Oregonian Article – 7 years later, she’s checking a few more things off her list.
by By Margie Boule (The Oregonian): 503-221-8450; [email protected]
Sunday, June 8, 2003
It had been a big decision to go back. I thought about quitting for about five seconds. And then I thought, no. I can’t drop out, because getting my degree is really important to me. BECKY OLSON ON CONTINUING HER COLLEGE EDUCATION
Even before her diagnosis, most people would have called Becky Olson a superwoman. Mother of five, wife to Bill, full-time saleswoman at QwestDex Yellow Pages, Becky says she’d always been driven to succeed.
She thought she knew what she wanted: to make a lot of money, to sell the most ads at work, to raise strong and happy children.
Then she got cancer. “My life changed forever that day,” she says.
Within weeks of her diagnosis, seven years ago, Becky wrote a list: “What I Want To Do or Have Before I Die.” This week Becky will check off some of the most important items on that list.
“The day of my diagnosis I scheduled my mammogram first thing, so it wouldn’t interfere with work appointments,” Becky says. She’d been working full time since she was 18. “Work was really important. I’m very competitive. I was always checking the list of numbers on the wall. If my name was at the top, I was happy.”
Becky missed all her appointments that day in 1996. “They did three mammograms and finally took me for an ultrasound.” Becky looked at the screen, “and I knew . . . it was cancer. It looked like a scorpion with legs attached. It was ugly. It looked like an alien, and I wanted it out.”
The cancer had spread to Becky’s lymph nodes. “The initial prognosis was very ominous,” says Becky’s husband, Bill Olson. “It was life-threatening. Our entire family was shocked.” Becky was only 43; her three youngest were still at home.
Becky’s “sentence,” as she puts it, “included three surgeries, six weeks of daily radiation, nine months of chemotherapy.”
But before her treatment even began, Becky faced an important decision. Two months before, she’d enrolled at Marylhurst University to finish a degree she’d started 32 years before.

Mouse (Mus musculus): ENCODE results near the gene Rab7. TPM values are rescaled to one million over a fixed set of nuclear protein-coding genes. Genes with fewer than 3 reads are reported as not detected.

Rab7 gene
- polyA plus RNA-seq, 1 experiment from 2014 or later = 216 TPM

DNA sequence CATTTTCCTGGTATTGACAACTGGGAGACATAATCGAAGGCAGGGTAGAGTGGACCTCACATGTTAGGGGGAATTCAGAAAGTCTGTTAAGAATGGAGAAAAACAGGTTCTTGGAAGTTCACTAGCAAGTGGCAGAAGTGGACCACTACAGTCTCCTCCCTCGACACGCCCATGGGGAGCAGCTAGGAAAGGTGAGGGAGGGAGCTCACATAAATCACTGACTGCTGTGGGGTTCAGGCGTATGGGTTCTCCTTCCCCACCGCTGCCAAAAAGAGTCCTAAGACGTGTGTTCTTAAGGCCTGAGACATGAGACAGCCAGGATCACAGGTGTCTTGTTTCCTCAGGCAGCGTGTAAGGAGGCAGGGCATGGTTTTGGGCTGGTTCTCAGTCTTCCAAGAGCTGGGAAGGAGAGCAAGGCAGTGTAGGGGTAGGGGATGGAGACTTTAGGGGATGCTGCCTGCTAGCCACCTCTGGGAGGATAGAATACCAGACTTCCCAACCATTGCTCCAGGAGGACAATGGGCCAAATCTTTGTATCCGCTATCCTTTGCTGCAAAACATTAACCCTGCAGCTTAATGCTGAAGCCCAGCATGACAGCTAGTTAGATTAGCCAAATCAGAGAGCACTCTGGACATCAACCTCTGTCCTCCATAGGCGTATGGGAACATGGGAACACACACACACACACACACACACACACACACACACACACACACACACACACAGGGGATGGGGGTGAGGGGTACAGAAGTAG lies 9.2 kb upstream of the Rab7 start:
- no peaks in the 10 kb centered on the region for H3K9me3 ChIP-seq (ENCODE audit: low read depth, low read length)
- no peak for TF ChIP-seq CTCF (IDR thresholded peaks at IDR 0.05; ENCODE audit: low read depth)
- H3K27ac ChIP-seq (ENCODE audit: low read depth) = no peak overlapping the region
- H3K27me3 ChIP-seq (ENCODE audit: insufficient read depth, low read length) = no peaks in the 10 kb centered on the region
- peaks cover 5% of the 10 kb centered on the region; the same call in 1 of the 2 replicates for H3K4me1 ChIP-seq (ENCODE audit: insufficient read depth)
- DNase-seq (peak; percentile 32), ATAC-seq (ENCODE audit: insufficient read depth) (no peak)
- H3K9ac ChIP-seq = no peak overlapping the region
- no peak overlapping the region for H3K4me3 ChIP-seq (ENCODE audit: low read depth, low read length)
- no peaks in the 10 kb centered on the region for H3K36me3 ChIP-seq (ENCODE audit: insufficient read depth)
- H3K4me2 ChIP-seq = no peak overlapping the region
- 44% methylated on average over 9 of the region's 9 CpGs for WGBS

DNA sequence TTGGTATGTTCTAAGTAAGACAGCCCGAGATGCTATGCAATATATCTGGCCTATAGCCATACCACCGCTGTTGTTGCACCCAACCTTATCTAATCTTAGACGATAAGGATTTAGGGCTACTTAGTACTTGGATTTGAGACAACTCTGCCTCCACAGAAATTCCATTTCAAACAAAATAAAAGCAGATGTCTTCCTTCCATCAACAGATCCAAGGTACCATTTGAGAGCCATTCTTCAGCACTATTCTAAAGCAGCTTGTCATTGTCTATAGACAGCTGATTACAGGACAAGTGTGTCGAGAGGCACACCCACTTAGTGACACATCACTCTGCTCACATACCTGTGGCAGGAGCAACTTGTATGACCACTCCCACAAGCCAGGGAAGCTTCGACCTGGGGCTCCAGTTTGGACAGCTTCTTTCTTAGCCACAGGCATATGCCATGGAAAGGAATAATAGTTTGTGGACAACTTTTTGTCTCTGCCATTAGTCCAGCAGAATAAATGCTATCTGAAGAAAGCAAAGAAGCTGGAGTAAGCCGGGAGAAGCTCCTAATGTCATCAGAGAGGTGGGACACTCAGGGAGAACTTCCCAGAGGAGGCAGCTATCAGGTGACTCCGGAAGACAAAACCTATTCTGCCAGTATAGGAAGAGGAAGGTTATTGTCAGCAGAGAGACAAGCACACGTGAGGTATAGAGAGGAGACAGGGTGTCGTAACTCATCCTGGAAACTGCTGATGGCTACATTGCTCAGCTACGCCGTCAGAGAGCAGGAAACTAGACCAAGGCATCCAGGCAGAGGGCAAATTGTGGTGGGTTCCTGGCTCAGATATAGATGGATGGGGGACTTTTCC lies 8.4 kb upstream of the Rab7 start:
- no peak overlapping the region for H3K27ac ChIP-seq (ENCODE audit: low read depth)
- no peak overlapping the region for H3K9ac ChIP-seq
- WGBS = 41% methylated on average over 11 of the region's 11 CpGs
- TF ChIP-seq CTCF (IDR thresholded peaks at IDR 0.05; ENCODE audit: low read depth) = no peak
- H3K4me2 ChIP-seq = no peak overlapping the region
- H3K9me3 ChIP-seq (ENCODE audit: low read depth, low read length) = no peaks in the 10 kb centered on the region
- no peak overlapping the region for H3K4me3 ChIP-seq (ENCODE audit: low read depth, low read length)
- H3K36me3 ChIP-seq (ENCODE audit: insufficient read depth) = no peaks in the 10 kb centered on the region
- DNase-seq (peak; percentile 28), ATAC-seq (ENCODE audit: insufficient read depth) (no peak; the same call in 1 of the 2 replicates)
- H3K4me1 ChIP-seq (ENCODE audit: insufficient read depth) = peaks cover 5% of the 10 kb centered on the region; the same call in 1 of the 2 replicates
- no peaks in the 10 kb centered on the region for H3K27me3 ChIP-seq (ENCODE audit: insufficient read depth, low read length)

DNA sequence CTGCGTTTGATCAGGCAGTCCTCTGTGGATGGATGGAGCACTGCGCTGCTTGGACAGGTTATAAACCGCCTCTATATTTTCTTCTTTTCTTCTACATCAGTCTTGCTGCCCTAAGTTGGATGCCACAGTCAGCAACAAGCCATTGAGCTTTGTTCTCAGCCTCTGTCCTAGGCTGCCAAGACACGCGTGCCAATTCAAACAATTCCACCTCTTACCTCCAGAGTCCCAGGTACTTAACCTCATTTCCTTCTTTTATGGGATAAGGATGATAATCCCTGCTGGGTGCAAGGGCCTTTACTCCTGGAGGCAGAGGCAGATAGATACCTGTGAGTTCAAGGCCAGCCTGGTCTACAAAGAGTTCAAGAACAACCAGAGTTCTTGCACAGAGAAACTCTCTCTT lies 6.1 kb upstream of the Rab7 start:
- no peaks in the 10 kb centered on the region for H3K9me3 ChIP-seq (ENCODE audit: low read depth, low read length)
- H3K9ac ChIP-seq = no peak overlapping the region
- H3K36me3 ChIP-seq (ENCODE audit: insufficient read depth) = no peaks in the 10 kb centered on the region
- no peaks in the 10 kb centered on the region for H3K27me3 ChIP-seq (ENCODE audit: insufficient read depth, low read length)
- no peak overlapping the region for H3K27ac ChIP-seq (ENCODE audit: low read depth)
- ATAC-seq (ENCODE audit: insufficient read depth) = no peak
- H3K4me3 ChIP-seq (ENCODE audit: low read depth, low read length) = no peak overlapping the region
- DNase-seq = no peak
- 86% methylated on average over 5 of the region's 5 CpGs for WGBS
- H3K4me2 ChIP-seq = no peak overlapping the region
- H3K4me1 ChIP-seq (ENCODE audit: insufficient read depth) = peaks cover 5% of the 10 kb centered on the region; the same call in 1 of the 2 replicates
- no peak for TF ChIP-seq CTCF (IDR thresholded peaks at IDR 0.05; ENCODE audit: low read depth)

“It had been a big decision to go back,” Becky says. “I thought about quitting for about five seconds. And then I thought, no. I can’t drop out, because getting my degree is really important to me.”
Becky took a leave of absence from work but kept up her studies. At first, sick and weak from chemo, bald and self-conscious, she studied at home. With permission, Becky’s friend and fellow student Sharon Pickthorn — who also works at QwestDex — attended classes and shared notes with Becky at home in the evenings.
Soon after her diagnosis, Becky began doing research about breast cancer. “I found an article by a woman faced with cancer who came up with a list of things important to her. I thought, that makes sense. So I sat down and made a list. Right at the top, without hesitating, I put, ‘Get my degree.’ “
Becky added nine other wishes. “I put some long-term ones on there; I didn’t want them all to be things I could do in a week. If they were all done, there would be no reason to keep going.”
“Sing lead with a band,” Becky wrote. “Visit Alaska,” where she was born but could not remember seeing. “Take singing lessons.” “Have a library room in my home.” “Go to Italy.” “Publish a book.”
Finally, envisioning her graduation day, Becky wrote, “Speak at my college graduation.”